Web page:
(AVM; Arteriovenous Malformations of the Brain; Arteriovenous Malformations of the Spine; AMB)
|Arteriovenous Malformation in the Brain|
|Copyright © Nucleus Medical Media, Inc.|
- Family history—some types of arteriovenous malformations are from genetic defects that can be passed on from one generation to the next.
- History of bleeding—some types of arteriovenous malformations are linked to an increased risk of bleeding. People with unexplained recurrent bleeding may be at higher risk of having arteriovenous malformations.
- Headache, especially on one side of the head
- Muscle weakness
- Loss of movement on one side of the body
- Unable to perform movements, but not due to loss of movement
- Loss of coordination, especially when walking
- Sudden, severe back pain
- Difficulty speaking or understanding language
- Loss of senses
- Visual problems
- Memory loss
- Difficulty thinking or mental confusion
- Angiography or arteriography
- Computed axial tomography (CT scan or CAT scan)
- Magnetic resonance imaging (MRI)
- Magnetic resonance angiogram (MRA)
Learn about ways to avoid high blood pressure, such as:
- Avoid heavy lifting.
- Stop smoking.
- Maintain a healthy weight.
- Limit alcohol.
- Eat a healthy diet that is low in sodium.
- Avoid blood thinners, if possible.
- Continue to see your doctor and a neurologist to regularly check the condition of your arteriovenous malformation.
American Stroke Association http://www.strokeassociation.org
National Institute of Neurological Disorders and Stroke http://www.ninds.nih.gov
HealthLink BC http://www.healthlinkbc.ca
The Toronto Brain Vascular Malformation Study Group http://brainavm.uhnres.utoronto.ca
Arteriovenous malformation information page. National Institute of Neurological Disorders and Stroke website. Available at: http://www.ninds.nih.gov/disorders/avms. Updated February 4, 2013. Accessed August 7, 2013.
Choi JH, Mohr JP. Brain arteriovenous malformations in adults. Lancet Neurology. 2005; 4(5):299-308.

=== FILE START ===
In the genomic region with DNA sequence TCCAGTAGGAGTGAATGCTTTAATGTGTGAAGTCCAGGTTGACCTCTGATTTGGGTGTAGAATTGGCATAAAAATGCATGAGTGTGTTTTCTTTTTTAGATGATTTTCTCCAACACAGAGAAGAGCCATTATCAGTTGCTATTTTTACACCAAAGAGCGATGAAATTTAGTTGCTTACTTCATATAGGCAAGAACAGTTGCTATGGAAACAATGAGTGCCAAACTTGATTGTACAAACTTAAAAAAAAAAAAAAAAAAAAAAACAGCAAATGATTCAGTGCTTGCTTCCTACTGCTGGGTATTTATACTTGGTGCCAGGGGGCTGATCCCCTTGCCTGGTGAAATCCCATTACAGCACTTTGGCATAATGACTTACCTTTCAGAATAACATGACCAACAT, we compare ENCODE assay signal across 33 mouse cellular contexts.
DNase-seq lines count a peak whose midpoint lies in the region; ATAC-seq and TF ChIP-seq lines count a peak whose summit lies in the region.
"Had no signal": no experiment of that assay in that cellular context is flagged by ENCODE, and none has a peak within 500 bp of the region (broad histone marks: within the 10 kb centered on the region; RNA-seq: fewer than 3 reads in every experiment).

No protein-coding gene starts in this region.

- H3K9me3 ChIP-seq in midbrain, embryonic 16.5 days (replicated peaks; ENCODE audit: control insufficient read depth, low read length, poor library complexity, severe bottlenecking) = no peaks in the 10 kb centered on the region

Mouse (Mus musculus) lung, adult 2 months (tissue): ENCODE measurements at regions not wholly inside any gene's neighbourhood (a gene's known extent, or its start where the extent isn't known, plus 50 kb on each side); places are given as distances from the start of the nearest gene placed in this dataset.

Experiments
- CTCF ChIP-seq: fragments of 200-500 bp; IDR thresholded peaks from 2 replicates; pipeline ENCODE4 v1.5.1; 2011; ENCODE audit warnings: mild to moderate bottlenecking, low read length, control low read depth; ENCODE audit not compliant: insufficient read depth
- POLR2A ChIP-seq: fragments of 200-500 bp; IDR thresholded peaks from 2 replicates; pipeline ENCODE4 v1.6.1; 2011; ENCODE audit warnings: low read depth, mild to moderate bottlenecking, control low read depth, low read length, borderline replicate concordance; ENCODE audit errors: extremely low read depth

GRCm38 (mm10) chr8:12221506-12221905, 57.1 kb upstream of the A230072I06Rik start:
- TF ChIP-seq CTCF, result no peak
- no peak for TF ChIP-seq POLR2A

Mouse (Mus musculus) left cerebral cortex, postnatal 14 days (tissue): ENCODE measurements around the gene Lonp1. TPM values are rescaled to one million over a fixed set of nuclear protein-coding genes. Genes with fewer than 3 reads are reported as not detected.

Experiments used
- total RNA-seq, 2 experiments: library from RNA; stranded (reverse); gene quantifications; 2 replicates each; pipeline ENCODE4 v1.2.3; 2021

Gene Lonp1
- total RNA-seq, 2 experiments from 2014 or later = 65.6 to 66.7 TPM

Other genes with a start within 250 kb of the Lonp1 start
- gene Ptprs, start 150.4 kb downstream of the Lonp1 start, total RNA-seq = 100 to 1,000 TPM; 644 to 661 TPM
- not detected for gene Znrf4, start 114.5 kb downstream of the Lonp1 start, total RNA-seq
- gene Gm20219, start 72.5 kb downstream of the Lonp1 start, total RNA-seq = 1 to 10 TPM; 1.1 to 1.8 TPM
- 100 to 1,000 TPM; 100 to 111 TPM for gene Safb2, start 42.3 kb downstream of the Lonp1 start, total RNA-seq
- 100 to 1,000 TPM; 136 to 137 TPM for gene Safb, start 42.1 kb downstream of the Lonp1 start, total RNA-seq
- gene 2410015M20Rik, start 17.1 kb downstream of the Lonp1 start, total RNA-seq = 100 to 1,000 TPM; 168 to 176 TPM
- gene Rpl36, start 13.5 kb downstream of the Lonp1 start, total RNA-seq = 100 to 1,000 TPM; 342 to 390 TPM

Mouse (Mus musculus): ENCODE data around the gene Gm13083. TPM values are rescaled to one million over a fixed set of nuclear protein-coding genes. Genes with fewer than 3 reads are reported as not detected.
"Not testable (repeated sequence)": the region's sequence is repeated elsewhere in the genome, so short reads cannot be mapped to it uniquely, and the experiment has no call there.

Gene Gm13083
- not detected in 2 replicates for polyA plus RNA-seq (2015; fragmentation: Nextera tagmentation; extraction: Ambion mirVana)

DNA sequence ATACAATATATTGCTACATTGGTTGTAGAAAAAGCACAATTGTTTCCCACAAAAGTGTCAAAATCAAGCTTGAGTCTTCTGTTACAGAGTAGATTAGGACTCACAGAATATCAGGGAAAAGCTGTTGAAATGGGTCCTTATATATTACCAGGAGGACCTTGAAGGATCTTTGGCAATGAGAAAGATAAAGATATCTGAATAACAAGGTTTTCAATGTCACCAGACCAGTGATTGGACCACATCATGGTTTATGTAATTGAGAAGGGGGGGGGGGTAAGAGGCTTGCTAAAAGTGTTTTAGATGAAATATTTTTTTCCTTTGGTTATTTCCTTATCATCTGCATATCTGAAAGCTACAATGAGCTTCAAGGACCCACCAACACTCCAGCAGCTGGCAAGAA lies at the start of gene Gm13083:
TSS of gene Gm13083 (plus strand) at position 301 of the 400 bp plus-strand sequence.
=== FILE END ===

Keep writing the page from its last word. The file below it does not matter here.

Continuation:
Geibprasert, et al. Radiologic assessment of brain arteriovenous malformations: what clinicians need to know. Radiographics. 2010;30(2):483-501.
Ogilvy CS, Stieg PE, et al. Recommendations for the management of intracranial arteriovenous malformation: a statement for healthcare professionals from a special writing group of the Stoke Council, American Stroke Association. Stroke. 2001;32:1458.
Van Beijnum J, et al. Treatment of brain arteriovenous malformations: a systematic review and metanalysis. JAMA. 2011;306(18):2011-2019.
What is an arteriovenous malformation (AVM)? American Stroke Association website. Available at: http://www.strokeassociation.org/STROKEORG/AboutStroke/TypesofStroke/HemorrhagicBleeds/What-Is-an-Arteriovenous-Malformation-AVM%5FUCM%5F310099%5FArticle.jsp. Updated February 20, 2013. Accessed August 7, 2013.
- Reviewer: Rimas Lukas, MD; Michael Woods, MD
- Review Date: 08/2013 -
- Update Date: 05/11/2013 -
This content is reviewed regularly and is updated when new and relevant evidence is made available. This information is neither intended nor implied to be a substitute for professional medical advice. Always seek the advice of your physician or other qualified health provider prior to starting any new treatment or with questions regarding a medical condition.
Copyright © EBSCO Publishing
All rights reserved.